When I first heard Jay Z was putting on a free concert for Barack Obama, I went on a mission. I contacted a posse of friends to go with. When I heard that tickets were going out to Campaign for Change offices Thursday morning, I planned to get to work late. But instead I stood in the blazing Miami heat for two fruitless hours.
The whole ticket experience was crazy frustrating. I took this photo of a campaign official turning away depressed fans in Coral Gables. As I’m standing there, the girl next to me gets a phone call. “They just started giving out tickets in Coconut Grove!” Then my friend John texted me, “they just started a ticket line on the UM campus!” SO. FREAKING. DISORGANIZED. Disheartened, I headed off to work. It wasn’t until much later in the afternoon when one of my friends suggested um, hello aren’t you Afrobella-who-blogs-frequently-about-the-campaign, maybe you should apply for media tickets, did I take that course of action. I was SO pleasantly surprised to get a response Sunday morning. Thanks and respect to the Campaign for Change for recognizing bloggers like me! I had a BALL last night. Let me tell you about it!
Upon arrival at Bayfront Park, I strolled the length of the general admission line, chatting with volunteers as they registered attendees to vote and trying to figure out where the heck the media entrance was. Once we got in, ooh Lord security was tight. Media was cordoned off in a triangle of grass near the front of the stage, and we weren’t allowed to leave the area. “You can interview people over the railing,” I was informed. I tried to explain – that’s not what I was trying to do. I needed to feel the people, to take photos, to mingle, to experience. That wasn’t the campaign’s plan at all. Press and public weren’t intended to mingle. After a while, there was a merciful concession. “OK. I’ll escort you around the audience for 15 minutes.” Within that teeny window of time, Steve and I wandered the crowd snapping pics of the coolest Obama shirts we saw. And there were some really inventive ones. Check em out!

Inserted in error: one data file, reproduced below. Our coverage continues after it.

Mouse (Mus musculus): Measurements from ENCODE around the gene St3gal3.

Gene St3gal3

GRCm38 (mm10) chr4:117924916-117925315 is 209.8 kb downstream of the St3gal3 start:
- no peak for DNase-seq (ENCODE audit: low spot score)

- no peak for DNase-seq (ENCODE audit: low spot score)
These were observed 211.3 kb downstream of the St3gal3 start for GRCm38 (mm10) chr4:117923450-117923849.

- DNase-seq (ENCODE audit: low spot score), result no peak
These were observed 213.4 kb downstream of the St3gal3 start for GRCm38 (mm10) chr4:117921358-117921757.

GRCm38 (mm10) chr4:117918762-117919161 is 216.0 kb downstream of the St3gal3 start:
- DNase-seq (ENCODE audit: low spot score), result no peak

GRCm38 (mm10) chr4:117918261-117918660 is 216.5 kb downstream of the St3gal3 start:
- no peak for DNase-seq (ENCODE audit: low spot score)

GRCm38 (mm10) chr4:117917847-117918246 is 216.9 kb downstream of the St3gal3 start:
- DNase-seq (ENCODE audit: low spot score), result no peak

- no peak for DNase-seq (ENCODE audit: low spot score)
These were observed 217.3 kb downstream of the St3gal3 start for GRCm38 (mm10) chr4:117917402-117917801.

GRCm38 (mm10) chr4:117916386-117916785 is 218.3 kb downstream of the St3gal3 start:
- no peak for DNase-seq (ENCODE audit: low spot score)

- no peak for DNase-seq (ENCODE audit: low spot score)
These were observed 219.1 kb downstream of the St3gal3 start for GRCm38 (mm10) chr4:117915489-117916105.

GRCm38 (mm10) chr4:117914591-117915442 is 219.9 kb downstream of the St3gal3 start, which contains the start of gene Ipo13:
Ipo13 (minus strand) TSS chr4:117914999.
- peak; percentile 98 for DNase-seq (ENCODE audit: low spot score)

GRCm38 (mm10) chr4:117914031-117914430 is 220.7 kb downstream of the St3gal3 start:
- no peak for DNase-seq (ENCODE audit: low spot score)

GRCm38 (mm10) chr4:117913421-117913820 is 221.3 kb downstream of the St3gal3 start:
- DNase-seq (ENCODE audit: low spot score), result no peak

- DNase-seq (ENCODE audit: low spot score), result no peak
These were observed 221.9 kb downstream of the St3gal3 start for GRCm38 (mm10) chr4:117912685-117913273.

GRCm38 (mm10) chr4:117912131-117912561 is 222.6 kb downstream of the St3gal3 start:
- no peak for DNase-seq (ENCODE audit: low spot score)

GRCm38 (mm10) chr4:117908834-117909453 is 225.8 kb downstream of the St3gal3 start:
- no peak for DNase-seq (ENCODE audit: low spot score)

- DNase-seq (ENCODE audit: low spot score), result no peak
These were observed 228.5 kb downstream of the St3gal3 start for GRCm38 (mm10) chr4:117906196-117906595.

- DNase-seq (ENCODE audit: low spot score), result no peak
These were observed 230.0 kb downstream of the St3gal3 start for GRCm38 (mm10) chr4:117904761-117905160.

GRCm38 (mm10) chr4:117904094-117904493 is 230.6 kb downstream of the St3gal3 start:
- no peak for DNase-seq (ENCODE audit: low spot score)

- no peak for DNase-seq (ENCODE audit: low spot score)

Some were purchased online (I heard MoveOn.org mentioned more than once), others bought at the Denver Convention. One of the most ingenious was handpainted by the artist of RodRoyal.com. I was loving it.
So… I have a confession to make. I didn’t play entirely by the rules. Beer run + Wyclef rocking out on a reworked version of Ready or Not led me to rebel. I literally left the media area by crawling through a hole in a metal railing. Not my finest moment, but I crawled through without even looking back. Absolutely no regrets. I saw quite a few of my peers meandering throughout the crowd later on, so I know I’m not the only one who was a maverick (Sorry. Palinese is infectious)!
I had never before seen Wyclef Jean perform live. I know he plays all kinds of instruments, and is known for performing in a variety of languages. I was a big, big Fugees fan, and his first album, The Carnival, was a very special soundtrack to my freshman year of college. Any album that samples The Mighty Sparrow’s Only a Fool and includes Mona Lisa, one of the baddest slow jams of the Nineties, is a classic in my book.
Clef did not disappoint. He rocked out on bongos and electric guitar, he brought out his sister Melky Sedeck to sing “A Change Is Gonna Come.” Guantanamera got the whole crowd swaying and singing, and of course he sang “If I Was President,” extemporizing and switching in lyrics for “Wyclef for Vice President,” which made the audience erupt in laughter. As my coworker Tim mentions in his review, Wyclef laced “No Woman No Cry” with hopeful lyrics about Obama making fairer laws for Haitian immigrants.